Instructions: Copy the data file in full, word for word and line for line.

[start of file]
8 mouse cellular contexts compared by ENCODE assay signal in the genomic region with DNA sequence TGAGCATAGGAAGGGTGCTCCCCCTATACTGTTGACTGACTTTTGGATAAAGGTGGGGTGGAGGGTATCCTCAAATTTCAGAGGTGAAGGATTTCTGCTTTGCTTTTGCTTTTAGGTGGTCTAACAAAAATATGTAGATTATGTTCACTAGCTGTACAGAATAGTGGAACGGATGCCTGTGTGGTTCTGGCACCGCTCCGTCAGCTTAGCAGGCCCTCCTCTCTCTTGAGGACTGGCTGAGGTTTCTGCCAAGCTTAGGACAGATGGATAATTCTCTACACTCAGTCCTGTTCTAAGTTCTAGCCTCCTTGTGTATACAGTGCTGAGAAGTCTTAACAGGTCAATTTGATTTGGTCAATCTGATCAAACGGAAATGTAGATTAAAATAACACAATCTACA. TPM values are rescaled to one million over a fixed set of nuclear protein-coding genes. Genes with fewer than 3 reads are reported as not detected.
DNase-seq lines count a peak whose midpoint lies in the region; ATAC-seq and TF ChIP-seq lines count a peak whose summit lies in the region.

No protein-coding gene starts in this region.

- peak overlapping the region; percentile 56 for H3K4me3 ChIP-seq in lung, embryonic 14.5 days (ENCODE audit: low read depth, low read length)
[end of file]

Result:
8 mouse cellular contexts compared by ENCODE assay signal in the genomic region with DNA sequence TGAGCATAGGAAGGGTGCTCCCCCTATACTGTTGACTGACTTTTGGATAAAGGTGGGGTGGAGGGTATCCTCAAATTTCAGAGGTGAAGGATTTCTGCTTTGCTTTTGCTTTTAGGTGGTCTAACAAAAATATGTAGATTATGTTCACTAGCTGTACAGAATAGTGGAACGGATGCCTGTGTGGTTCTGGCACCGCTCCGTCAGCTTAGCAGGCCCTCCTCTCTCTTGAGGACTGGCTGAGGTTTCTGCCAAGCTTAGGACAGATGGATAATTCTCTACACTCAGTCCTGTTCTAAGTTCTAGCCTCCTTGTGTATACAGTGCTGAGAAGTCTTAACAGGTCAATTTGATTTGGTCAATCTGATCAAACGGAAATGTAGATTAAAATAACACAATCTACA. TPM values are rescaled to one million over a fixed set of nuclear protein-coding genes. Genes with fewer than 3 reads are reported as not detected.
DNase-seq lines count a peak whose midpoint lies in the region; ATAC-seq and TF ChIP-seq lines count a peak whose summit lies in the region.

No protein-coding gene starts in this region.

- peak overlapping the region; percentile 56 for H3K4me3 ChIP-seq in lung, embryonic 14.5 days (ENCODE audit: low read depth, low read length)